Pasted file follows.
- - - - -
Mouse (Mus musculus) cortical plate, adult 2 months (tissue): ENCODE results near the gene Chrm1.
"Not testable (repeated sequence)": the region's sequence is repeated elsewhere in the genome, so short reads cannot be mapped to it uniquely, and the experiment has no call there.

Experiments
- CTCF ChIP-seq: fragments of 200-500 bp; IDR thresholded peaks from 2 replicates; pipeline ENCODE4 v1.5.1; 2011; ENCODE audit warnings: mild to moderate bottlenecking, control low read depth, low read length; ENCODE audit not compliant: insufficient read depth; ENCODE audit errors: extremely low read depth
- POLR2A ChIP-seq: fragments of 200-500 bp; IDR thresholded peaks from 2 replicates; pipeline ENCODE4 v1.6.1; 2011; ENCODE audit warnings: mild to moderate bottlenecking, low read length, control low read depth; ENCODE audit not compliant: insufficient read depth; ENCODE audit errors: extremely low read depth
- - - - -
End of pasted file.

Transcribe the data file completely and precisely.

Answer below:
Mouse (Mus musculus) cortical plate, adult 2 months (tissue): ENCODE results near the gene Chrm1.
"Not testable (repeated sequence)": the region's sequence is repeated elsewhere in the genome, so short reads cannot be mapped to it uniquely, and the experiment has no call there.

Experiments
- CTCF ChIP-seq: fragments of 200-500 bp; IDR thresholded peaks from 2 replicates; pipeline ENCODE4 v1.5.1; 2011; ENCODE audit warnings: mild to moderate bottlenecking, control low read depth, low read length; ENCODE audit not compliant: insufficient read depth; ENCODE audit errors: extremely low read depth
- POLR2A ChIP-seq: fragments of 200-500 bp; IDR thresholded peaks from 2 replicates; pipeline ENCODE4 v1.6.1; 2011; ENCODE audit warnings: mild to moderate bottlenecking, low read length, control low read depth; ENCODE audit not compliant: insufficient read depth; ENCODE audit errors: extremely low read depth